We need every shopper in the world to take us seriously. Exclusivity has nothing on public opinion,
when sales matter.
Which is where Vitis Vinifera Awards come in.
Interesting people have asked me about who the
judges for the first annual Vitis Vinifera Awards were going to be –
sommeliers, a Cape Wine Master, winemakers, writers and brand owners were among
them. My answer always starts with a
question: do you know the make-up of the panels for any other competition,
local or international? The reaction to
this usually is a frown and a shrug. Of
course you don’t, but you trust the integrity of the competition and its
organiser to gather enthusiasts that understand the mission of the competition
and the parameters of its intention and, of course, are able to convincingly
form an opinion on the wines that pass in front of them on the day of the
While the make-up of other competitions may
prescribe previous experience in tasting panels and authoritative international
background or even academic qualifications, the Vitis Vinifera Awards are
actually judged by wine buyers and consumers.
I have great respect for every competition in this country and for
international panels and tasters who become involved in promoting good South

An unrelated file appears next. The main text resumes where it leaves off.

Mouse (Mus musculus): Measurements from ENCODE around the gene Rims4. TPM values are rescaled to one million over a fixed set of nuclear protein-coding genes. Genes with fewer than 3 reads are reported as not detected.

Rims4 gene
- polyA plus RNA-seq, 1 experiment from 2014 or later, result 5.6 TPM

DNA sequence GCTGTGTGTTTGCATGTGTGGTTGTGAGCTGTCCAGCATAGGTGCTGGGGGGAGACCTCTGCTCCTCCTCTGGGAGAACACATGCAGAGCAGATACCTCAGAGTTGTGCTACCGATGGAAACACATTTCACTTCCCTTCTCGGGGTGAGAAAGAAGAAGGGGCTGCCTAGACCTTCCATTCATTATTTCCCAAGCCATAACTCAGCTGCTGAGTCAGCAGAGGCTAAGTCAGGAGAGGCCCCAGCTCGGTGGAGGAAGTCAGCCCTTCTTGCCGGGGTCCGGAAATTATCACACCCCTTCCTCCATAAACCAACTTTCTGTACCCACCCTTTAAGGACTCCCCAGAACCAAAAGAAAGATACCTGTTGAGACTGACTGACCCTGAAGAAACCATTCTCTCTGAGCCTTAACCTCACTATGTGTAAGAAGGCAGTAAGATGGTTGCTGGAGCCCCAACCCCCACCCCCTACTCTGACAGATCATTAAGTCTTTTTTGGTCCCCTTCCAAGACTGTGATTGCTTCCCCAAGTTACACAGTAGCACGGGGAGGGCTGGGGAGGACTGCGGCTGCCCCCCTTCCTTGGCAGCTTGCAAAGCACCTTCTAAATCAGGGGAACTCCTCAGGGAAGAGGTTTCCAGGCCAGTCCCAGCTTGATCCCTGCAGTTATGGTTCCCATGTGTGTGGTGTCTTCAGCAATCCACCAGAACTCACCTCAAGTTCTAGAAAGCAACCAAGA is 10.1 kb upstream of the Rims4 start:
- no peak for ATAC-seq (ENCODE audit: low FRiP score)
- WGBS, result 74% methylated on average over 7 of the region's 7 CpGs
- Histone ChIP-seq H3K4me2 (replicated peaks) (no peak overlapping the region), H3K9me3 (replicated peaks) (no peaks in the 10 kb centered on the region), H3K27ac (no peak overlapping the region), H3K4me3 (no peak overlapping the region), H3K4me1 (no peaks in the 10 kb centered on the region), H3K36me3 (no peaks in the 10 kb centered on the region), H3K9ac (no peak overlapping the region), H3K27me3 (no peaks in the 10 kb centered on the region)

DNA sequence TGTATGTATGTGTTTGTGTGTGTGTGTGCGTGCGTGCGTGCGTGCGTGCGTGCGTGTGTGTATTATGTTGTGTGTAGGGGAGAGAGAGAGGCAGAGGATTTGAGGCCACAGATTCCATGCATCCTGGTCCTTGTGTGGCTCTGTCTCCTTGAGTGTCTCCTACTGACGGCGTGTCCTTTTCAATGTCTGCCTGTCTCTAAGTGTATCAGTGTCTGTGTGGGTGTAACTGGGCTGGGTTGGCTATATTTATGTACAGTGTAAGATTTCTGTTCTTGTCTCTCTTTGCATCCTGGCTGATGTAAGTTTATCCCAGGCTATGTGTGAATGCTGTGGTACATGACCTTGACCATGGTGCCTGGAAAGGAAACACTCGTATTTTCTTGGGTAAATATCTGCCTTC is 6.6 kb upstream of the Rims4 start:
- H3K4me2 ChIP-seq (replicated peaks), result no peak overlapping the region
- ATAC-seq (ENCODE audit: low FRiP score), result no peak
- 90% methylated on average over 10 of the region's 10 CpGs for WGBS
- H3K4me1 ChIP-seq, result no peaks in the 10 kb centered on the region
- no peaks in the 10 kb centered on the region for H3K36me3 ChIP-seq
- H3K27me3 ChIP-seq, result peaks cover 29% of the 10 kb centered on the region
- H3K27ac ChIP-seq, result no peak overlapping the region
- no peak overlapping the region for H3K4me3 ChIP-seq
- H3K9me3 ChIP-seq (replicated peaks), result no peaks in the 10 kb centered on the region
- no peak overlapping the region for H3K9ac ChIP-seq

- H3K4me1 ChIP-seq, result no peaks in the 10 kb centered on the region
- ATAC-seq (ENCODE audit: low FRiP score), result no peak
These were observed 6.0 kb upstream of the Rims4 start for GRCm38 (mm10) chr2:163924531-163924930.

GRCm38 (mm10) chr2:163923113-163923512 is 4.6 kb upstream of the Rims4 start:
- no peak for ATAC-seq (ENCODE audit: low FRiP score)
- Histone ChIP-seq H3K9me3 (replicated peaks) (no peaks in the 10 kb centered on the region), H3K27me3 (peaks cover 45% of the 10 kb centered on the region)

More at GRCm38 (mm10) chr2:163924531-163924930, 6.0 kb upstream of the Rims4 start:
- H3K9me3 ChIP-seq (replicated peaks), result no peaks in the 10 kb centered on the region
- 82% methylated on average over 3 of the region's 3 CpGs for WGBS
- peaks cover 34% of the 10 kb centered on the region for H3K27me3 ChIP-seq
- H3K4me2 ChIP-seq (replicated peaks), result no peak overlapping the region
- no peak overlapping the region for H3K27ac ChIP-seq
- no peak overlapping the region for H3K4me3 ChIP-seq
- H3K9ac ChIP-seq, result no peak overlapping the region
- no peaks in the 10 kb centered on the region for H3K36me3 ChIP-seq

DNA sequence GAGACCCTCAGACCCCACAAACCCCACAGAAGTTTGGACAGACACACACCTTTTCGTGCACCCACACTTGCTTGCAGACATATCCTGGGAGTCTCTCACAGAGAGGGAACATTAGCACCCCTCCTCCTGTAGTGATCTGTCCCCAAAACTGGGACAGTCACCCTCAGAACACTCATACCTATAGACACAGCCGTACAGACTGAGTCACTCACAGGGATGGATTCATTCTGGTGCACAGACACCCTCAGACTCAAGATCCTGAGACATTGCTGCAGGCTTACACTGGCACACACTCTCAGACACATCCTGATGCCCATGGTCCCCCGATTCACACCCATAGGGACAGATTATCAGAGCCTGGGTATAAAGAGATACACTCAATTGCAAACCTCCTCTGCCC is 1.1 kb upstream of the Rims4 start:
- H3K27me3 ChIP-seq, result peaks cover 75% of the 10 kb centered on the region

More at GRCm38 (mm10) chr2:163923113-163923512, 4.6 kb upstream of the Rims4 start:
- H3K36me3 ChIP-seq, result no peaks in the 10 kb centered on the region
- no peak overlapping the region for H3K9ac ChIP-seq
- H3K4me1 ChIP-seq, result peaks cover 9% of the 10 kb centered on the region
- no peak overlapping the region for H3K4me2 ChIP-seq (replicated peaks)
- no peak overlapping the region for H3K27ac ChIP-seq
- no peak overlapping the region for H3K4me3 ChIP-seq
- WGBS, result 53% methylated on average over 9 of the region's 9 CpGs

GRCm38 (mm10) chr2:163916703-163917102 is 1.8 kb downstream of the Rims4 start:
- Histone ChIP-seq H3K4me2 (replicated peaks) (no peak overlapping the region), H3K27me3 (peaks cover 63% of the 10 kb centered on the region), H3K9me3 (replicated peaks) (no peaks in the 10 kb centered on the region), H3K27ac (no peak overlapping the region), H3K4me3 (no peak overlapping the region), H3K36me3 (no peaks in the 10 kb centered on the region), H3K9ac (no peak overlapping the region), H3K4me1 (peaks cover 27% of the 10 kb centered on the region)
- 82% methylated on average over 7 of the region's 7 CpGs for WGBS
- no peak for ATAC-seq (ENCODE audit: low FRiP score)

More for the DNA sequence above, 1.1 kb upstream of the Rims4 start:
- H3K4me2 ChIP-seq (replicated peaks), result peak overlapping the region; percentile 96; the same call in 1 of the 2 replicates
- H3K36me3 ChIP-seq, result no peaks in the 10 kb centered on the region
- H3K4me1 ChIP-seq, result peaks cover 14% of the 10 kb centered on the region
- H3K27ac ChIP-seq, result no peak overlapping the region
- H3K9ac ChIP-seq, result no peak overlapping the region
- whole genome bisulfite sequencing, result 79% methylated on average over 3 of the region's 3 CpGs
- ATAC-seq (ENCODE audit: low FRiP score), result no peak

African wines. But on our panels there
are no wine geeks (to borrow Cathy’s phrase), only people who love wine and
drink nothing else. People who buy
copious amounts of wine and influence patterns of enjoyment of wine in their
considerable social circles. Our panels
consist of people who are in love with wine and seldom let the opportunity pass
to introduce friends and family to quality wine as a part of everyday
life. The panel members for the Vitis
Vinifera Awards are the very people wine producers want critics to
influence. They live wine as an
Granted, as I conveyed this message in more conversations
over the past few months than I can remember, sommeliers and winemakers and
producers – even a Cape Wine Master – volunteered to be part of the final
tasting procedures in 2013. I’m
convinced that there is a trend towards simplifying wine enjoyment, of a less
analytical approach towards singular guidelines or set preferences. I’d even go as far as to say that the more
opinions there are and the more consumers realise that their own preferences
and ability to discern quality wines, the better for the industry. We all can do with some enthusiasm around
solid wines produced to charm various palettes.
That said, I know that many of Vitis Vinifera
Awards’ panel members love Rosé wines and interesting blends that consist of
red and white components. There are many
wines designed for public appeal that are good or even excellent, but they
don’t fit moulds that would interest geeks.
It’s high time wines speak for themselves and transcend criteria that
most consumers would consider elitist babble.
The Vitis Vinifera Awards will commend as many wines as possible
that are good, and making the choice for the consumer much wider. Panel members are hand selected="true" carefully to affect
exactly this philosophy.